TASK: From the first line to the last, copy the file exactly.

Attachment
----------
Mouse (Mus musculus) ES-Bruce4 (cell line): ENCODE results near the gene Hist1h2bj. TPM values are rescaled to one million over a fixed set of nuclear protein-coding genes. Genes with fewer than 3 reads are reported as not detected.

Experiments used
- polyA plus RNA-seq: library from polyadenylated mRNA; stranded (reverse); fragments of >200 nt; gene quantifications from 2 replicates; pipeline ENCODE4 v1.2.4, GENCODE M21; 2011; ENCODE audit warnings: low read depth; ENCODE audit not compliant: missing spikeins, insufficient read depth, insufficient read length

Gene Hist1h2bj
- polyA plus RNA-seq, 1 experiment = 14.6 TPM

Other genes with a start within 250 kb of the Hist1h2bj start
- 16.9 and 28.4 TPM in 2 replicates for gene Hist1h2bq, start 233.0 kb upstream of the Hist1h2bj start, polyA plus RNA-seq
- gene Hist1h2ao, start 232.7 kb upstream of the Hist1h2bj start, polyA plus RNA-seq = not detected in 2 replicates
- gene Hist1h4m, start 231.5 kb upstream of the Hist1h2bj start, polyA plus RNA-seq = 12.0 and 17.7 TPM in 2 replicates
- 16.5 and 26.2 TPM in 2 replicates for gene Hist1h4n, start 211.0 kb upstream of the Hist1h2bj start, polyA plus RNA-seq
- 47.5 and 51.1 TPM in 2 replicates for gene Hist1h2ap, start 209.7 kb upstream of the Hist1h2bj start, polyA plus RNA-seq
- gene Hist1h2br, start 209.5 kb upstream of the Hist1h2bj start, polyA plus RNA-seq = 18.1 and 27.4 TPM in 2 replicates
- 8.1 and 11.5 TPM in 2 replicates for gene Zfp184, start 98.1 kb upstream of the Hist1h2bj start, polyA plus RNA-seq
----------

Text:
Mouse (Mus musculus) ES-Bruce4 (cell line): ENCODE results near the gene Hist1h2bj. TPM values are rescaled to one million over a fixed set of nuclear protein-coding genes. Genes with fewer than 3 reads are reported as not detected.

Experiments used
- polyA plus RNA-seq: library from polyadenylated mRNA; stranded (reverse); fragments of >200 nt; gene quantifications from 2 replicates; pipeline ENCODE4 v1.2.4, GENCODE M21; 2011; ENCODE audit warnings: low read depth; ENCODE audit not compliant: missing spikeins, insufficient read depth, insufficient read length

Gene Hist1h2bj
- polyA plus RNA-seq, 1 experiment = 14.6 TPM

Other genes with a start within 250 kb of the Hist1h2bj start
- 16.9 and 28.4 TPM in 2 replicates for gene Hist1h2bq, start 233.0 kb upstream of the Hist1h2bj start, polyA plus RNA-seq
- gene Hist1h2ao, start 232.7 kb upstream of the Hist1h2bj start, polyA plus RNA-seq = not detected in 2 replicates
- gene Hist1h4m, start 231.5 kb upstream of the Hist1h2bj start, polyA plus RNA-seq = 12.0 and 17.7 TPM in 2 replicates
- 16.5 and 26.2 TPM in 2 replicates for gene Hist1h4n, start 211.0 kb upstream of the Hist1h2bj start, polyA plus RNA-seq
- 47.5 and 51.1 TPM in 2 replicates for gene Hist1h2ap, start 209.7 kb upstream of the Hist1h2bj start, polyA plus RNA-seq
- gene Hist1h2br, start 209.5 kb upstream of the Hist1h2bj start, polyA plus RNA-seq = 18.1 and 27.4 TPM in 2 replicates
- 8.1 and 11.5 TPM in 2 replicates for gene Zfp184, start 98.1 kb upstream of the Hist1h2bj start, polyA plus RNA-seq